Experts are forever telling us that we should be getting the right amount of sleep. But how much is enough? Most sleep researchers say you should aim for seven or eight hours, but what if you regularly get less?
You don't have to be a genius to realise not getting enough sleep is bad for you - nobody likes that running-on-empty feeling. But regularly getting six hours or less a night could put you at risk of developing diabetes, say scientists from the University of Warwick.
To be precise, getting less than six hours a night could make you three times more likely to develop a condition called incident-impaired fasting glycaemia (IFG).
So what exactly is IFG? According to the Warwick-based experts, if you have IFG it means your body can't regulate the glucose in your system as efficiently as it should. And that means you might have a greater risk of developing type 2 diabetes (IFG is what's known as a pre-diabetic state).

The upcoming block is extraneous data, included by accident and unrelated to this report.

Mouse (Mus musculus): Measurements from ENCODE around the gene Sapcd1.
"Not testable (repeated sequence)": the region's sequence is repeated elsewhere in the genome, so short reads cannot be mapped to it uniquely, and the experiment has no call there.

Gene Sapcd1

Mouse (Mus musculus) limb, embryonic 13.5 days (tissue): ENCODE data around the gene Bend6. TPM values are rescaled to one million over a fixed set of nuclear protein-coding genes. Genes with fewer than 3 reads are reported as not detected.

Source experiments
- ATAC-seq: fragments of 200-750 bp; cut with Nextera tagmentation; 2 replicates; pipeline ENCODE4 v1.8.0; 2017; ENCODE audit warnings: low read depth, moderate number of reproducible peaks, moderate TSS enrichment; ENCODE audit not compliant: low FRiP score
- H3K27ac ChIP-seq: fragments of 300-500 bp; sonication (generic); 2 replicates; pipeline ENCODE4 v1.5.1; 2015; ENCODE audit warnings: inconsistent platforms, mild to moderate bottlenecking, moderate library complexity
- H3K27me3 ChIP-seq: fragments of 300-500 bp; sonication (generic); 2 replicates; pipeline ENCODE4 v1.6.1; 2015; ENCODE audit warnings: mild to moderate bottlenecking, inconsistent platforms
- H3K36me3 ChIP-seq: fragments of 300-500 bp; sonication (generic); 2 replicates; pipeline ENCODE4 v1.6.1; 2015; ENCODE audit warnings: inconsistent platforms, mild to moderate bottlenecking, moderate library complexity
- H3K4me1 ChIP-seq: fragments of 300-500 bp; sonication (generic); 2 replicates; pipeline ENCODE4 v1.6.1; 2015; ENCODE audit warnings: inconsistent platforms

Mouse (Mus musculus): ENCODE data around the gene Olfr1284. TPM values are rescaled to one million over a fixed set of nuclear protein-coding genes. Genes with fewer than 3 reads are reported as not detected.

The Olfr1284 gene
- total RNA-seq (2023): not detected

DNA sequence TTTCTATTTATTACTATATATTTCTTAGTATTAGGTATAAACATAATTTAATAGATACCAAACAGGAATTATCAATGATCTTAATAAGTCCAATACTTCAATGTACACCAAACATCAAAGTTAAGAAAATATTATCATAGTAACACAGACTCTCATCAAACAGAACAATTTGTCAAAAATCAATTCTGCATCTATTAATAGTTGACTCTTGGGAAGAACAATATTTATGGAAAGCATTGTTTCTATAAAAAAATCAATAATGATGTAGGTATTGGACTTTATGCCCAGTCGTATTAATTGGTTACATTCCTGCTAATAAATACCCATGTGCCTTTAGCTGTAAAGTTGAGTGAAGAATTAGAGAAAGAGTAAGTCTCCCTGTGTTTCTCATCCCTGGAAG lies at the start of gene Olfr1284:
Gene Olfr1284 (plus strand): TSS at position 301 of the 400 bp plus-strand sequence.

Not just that, but you'll be more likely to develop heart disease and stroke too.
Published in the Annals of Epidemiology journal, the study is the latest in a long line of reports on sleep and health, but it is the first to look at the link between sleep duration and IFG. The researchers don't know exactly why not getting enough sleep causes IFG, but they think it could be something to do with decreased glucose tolerance.
Do you find it difficult to get enough sleep? If so, how does it affect you?